The Cost of Getting Tough on Crime: Isn‘t Prevention the Policy Answer?
AbstractAbstract: The need to keep Canadians safe with "get tough on crime" policies is not supported by statistical information on crime rates, which shows that crime has been declining over the past decade, or by Canadians' perceptions of well-being and safety. This article provides an overview of crime statistics and discusses the difficulty of measuring the effectiveness of the criminal justice system on crime rates. The political considerations that dominate the Harper government's spending priorities to tackle crime invest only a small proportion in crime prevention strategies. The author proposes that instead of a policy of "tackling crime," Canada needs to strengthen its policies for "preventing crime," with corresponding funding to build healthier and safer communities.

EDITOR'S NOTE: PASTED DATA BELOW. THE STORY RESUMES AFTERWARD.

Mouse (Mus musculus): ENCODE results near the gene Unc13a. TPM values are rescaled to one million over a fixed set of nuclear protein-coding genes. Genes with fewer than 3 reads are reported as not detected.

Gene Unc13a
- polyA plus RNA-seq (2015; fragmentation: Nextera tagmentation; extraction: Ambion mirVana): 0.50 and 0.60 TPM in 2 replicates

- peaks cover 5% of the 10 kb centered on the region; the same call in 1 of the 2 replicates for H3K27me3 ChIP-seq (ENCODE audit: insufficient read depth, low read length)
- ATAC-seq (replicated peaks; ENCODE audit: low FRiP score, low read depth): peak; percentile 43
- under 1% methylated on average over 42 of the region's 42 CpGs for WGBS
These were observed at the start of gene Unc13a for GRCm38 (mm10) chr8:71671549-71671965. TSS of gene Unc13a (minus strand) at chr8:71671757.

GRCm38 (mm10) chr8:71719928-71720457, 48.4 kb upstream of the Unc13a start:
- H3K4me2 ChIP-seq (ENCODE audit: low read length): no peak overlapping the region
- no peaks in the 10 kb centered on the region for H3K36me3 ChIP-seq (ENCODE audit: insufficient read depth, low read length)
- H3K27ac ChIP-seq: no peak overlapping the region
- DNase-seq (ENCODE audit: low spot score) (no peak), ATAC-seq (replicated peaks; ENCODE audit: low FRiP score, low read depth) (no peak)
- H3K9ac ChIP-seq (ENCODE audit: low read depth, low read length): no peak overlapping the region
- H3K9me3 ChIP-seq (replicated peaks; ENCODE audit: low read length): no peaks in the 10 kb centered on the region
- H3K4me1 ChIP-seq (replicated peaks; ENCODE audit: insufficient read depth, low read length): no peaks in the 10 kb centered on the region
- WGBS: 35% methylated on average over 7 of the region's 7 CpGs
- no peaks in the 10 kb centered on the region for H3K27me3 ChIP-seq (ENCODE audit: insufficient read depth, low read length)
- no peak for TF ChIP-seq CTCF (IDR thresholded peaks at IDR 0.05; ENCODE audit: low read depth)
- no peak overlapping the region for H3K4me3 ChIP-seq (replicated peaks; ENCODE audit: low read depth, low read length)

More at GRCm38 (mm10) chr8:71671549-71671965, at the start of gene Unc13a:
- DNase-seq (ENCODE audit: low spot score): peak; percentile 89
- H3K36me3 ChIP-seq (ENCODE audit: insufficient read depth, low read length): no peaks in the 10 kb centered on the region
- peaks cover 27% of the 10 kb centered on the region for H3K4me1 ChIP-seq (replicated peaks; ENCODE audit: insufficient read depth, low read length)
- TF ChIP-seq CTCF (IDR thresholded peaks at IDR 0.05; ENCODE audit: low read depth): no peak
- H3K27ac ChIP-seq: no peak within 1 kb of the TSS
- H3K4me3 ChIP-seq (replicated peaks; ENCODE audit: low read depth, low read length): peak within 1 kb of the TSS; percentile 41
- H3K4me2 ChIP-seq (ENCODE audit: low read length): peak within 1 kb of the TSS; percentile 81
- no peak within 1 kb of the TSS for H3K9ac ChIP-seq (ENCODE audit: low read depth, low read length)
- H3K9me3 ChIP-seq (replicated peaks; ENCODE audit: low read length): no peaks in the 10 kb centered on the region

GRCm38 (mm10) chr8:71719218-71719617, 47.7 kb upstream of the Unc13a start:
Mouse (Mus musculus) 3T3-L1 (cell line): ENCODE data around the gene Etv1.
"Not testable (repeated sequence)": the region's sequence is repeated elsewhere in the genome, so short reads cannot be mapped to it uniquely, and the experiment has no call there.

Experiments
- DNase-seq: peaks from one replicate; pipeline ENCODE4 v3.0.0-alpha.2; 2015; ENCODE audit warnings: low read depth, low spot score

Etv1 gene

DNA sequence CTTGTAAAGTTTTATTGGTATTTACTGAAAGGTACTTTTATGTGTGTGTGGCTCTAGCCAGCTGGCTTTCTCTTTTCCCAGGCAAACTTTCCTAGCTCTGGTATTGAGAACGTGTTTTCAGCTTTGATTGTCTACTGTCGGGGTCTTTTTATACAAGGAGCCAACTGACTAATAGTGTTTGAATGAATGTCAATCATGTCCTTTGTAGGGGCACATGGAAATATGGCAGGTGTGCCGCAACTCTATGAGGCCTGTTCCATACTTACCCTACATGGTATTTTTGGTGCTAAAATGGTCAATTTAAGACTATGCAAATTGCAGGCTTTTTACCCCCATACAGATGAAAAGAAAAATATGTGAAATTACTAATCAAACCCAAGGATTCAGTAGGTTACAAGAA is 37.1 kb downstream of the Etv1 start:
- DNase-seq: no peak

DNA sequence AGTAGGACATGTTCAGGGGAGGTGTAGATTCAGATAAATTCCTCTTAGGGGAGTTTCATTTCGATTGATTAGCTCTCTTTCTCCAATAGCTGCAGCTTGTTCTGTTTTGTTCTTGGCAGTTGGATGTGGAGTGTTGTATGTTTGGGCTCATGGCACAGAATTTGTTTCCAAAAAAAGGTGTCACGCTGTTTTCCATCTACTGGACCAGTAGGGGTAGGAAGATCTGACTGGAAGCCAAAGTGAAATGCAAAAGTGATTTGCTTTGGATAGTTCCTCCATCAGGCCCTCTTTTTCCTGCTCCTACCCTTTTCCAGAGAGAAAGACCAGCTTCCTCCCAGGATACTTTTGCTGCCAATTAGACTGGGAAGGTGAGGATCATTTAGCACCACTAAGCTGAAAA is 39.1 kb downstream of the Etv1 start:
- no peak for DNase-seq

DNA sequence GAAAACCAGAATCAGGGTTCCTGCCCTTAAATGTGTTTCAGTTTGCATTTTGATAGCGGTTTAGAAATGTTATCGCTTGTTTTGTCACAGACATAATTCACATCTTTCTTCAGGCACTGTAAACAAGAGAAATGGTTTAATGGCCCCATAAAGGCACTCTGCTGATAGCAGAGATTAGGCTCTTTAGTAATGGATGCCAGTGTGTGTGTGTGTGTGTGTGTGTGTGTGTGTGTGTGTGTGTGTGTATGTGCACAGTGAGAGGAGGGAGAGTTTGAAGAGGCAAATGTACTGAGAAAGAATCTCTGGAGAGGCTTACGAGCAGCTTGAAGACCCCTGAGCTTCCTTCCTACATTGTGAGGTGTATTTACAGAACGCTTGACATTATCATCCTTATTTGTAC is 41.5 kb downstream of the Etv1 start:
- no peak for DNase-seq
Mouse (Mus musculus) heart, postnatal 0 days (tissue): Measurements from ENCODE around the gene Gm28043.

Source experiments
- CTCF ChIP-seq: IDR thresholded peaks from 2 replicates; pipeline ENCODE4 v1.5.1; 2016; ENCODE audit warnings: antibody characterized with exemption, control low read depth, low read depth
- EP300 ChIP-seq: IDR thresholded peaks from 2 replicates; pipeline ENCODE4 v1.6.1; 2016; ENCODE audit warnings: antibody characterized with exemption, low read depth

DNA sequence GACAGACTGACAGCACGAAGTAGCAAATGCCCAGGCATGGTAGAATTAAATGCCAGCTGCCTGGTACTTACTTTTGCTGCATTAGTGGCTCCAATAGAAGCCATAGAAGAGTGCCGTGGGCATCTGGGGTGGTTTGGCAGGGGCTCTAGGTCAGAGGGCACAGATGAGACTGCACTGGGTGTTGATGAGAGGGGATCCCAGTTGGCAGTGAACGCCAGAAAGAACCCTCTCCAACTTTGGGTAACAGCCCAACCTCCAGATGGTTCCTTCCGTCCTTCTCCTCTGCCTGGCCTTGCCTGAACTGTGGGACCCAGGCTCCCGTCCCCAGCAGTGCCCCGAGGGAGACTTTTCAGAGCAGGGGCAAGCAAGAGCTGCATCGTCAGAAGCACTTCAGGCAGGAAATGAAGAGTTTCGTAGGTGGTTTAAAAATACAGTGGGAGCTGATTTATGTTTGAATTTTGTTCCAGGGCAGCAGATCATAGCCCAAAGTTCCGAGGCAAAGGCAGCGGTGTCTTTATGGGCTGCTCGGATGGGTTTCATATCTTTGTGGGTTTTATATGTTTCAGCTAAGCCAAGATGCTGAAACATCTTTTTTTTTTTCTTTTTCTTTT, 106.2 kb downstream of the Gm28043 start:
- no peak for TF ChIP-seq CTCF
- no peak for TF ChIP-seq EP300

How to Cite
Fournier-Ruggles, L. (2011). The Cost of Getting Tough on Crime: Isn‘t Prevention the Policy Answer?. The Journal of Public Policy, Administration, and Law, 2(1). Retrieved from https://jppal.journals.yorku.ca/index.php/jppal/article/view/34373